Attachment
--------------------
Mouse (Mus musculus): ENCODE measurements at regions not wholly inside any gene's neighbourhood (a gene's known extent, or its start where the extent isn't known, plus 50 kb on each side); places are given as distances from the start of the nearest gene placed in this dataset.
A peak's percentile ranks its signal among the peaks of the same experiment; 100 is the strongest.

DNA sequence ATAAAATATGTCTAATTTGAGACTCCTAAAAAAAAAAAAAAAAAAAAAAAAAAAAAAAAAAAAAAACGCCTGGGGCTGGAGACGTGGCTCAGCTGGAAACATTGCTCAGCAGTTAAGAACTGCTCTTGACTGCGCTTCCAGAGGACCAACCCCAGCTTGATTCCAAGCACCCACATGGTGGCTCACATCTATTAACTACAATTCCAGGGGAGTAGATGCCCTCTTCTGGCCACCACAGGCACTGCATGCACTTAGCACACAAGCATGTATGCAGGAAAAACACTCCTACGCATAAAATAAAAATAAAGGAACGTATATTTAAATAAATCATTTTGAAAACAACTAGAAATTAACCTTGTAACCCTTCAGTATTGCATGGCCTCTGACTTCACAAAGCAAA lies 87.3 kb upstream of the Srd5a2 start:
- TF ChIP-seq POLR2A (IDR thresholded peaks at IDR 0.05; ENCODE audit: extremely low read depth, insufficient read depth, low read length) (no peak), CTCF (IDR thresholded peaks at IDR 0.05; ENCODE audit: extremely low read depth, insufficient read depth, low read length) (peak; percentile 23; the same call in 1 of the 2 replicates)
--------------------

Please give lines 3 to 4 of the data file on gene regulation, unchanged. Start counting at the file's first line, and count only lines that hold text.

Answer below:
DNA sequence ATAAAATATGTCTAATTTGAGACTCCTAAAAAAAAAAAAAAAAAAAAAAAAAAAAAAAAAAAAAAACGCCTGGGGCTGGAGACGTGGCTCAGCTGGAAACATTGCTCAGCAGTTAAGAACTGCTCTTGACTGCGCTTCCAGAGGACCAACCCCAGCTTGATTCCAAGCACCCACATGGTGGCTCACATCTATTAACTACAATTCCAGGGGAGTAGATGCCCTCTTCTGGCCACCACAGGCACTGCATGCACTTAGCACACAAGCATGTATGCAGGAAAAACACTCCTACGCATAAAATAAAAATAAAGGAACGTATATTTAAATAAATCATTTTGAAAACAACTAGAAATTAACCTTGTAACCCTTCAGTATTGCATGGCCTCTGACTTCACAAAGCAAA lies 87.3 kb upstream of the Srd5a2 start:
- TF ChIP-seq POLR2A (IDR thresholded peaks at IDR 0.05; ENCODE audit: extremely low read depth, insufficient read depth, low read length) (no peak), CTCF (IDR thresholded peaks at IDR 0.05; ENCODE audit: extremely low read depth, insufficient read depth, low read length) (peak; percentile 23; the same call in 1 of the 2 replicates)